Create video presentations that keep classrooms engaged.

Learn how to craft teaching sessions or class projects that keep eyeballs on the screen with compelling video presentations.

Person recording a leather-working video of themselves on their mobile phone

Spice up learning with a video presentation.

As the world shifts toward the virtual classroom, teaching and education tools are moving into digital spaces, as well. With video presentations, students and educators alike have a powerful resource to make learning exciting and fun.    

     

For educators, a video presentation can help introduce topics visually and hold the attention of a class longer. For students, video presentation projects draw on creative and analytical skills that they’ll use throughout their lives.

     

Go beyond simple PowerPoint slides and explore how Adobe Premiere Pro can help any video presentation maker create their own videos and live presentations that compel audiences with video, animation effects, and more.

 

Limitless video presentation ideas for any creative occasion.

In a virtual learning environment, students are exposed to limitless knowledge with the drop of a link. Videos offer digestible amounts of information that students can rewatch later to help retain new knowledge.

      

For teachers, video presentations add variety to teaching materials, which can help keep eyes on the lecture screen instead of the phone screen. Making video presentations can help both students and teachers express themselves, share ideas, and make meaningful learning progress.

     

 Expand the possibilities of virtual learning for students.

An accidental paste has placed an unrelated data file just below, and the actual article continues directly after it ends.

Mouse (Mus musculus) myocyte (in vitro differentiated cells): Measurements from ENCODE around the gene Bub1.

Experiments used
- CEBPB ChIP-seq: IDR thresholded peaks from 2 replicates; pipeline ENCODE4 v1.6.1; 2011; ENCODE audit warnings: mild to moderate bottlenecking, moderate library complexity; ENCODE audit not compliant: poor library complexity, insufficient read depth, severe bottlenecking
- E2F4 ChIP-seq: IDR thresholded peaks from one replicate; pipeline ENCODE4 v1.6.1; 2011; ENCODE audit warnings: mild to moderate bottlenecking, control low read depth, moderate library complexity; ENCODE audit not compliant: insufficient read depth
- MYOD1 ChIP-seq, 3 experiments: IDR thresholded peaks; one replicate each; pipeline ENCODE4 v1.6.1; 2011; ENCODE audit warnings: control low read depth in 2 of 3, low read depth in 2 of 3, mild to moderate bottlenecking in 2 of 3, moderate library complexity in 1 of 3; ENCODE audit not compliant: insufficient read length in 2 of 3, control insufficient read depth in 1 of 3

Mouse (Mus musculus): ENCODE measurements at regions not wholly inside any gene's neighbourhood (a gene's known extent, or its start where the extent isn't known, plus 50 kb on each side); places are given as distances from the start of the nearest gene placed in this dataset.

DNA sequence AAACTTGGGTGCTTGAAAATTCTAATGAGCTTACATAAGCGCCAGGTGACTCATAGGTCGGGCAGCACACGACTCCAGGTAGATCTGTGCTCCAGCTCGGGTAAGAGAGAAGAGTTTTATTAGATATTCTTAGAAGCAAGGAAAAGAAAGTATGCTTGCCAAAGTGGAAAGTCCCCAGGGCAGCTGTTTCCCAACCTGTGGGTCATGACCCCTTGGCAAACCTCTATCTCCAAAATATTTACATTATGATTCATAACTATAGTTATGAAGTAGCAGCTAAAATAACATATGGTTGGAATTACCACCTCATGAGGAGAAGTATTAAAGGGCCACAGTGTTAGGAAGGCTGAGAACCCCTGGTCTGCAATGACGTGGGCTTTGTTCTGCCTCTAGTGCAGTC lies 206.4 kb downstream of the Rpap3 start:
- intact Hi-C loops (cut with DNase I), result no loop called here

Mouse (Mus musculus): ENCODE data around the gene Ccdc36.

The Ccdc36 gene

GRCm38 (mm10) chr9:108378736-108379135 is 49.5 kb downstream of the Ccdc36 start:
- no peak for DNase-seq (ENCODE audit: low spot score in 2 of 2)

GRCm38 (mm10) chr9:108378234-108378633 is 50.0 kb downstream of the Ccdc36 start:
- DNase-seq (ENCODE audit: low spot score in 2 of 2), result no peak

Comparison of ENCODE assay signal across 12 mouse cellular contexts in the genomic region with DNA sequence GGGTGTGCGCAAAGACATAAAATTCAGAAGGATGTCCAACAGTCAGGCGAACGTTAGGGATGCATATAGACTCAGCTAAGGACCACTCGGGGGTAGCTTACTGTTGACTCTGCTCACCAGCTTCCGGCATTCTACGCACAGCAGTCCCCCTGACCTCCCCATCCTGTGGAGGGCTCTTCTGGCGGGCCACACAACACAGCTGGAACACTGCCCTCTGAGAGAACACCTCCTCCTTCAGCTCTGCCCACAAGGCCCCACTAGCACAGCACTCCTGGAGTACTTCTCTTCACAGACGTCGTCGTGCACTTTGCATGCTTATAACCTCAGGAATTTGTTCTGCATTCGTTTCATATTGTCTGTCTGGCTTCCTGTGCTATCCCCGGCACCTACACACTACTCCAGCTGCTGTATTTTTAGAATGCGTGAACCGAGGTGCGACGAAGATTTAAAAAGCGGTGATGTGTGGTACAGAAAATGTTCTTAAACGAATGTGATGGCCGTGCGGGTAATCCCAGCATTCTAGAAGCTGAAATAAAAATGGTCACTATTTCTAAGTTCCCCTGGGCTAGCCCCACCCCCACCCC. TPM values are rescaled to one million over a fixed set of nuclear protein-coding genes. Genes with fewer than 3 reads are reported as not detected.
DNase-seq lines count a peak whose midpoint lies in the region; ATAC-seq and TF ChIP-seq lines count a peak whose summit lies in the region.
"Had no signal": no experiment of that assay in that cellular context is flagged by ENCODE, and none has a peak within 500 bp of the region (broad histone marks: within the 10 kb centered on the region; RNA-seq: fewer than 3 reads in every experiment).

Some subject matters lend themselves better to a video presentation than other teaching formats. For example: 

 

  • Real-world events and experiences:
    Watch a video tour of the Parthenon ruins in Greece or experience rare green mambas hatching from their eggs in West Africa.
     
  • Art, creativity, and visual skills:
    Learn about painting, drawing, geometry, and more with visual aids to help better understand the topic.
     
  • Complex or technical topics:
    Get a 3D view of the human skeleton to help learn about anatomy, or show all of the elements of the periodic table in action. 
Person looking down at their laptop watching a leather-working video

Make teaching more accessible and engaging.

Keeping students interested can be a challenge, especially in a virtual classroom setting. Try using videos to change up your course content — and give you a break from lecturing. But, entertaining as videos may be, there are lots of other good reasons to use them in the classroom:

     

  • Inclusivity:
    Online video presentations with subtitles can accommodate all audiences, including students with hearing impairment. Subtitles can also help students who are learning a new language better understand their teachers.
     
  • Information retention:
    Smaller chunks of information tend to be easier for learners to remember. Engaging visuals can help overcome learning curves so students can grasp concepts more easily. 
     
  • Time efficiency:
    A brief explainer video or short clip can save you time with lesson planning and help share information from experts in their fields. 
     
  • Effortless studying:
    Students can revisit and rewatch videos outside of the classroom and have time to reprocess the course material.

 

Types of video presentations.

There’s no limit to what you can create with your video presentation, from a video of you dancing the cha-cha to an animated infographic, or even funny GIFs for a dose of comic relief. Here are a few types of videos you can make yourself — or find online — to use in the classroom: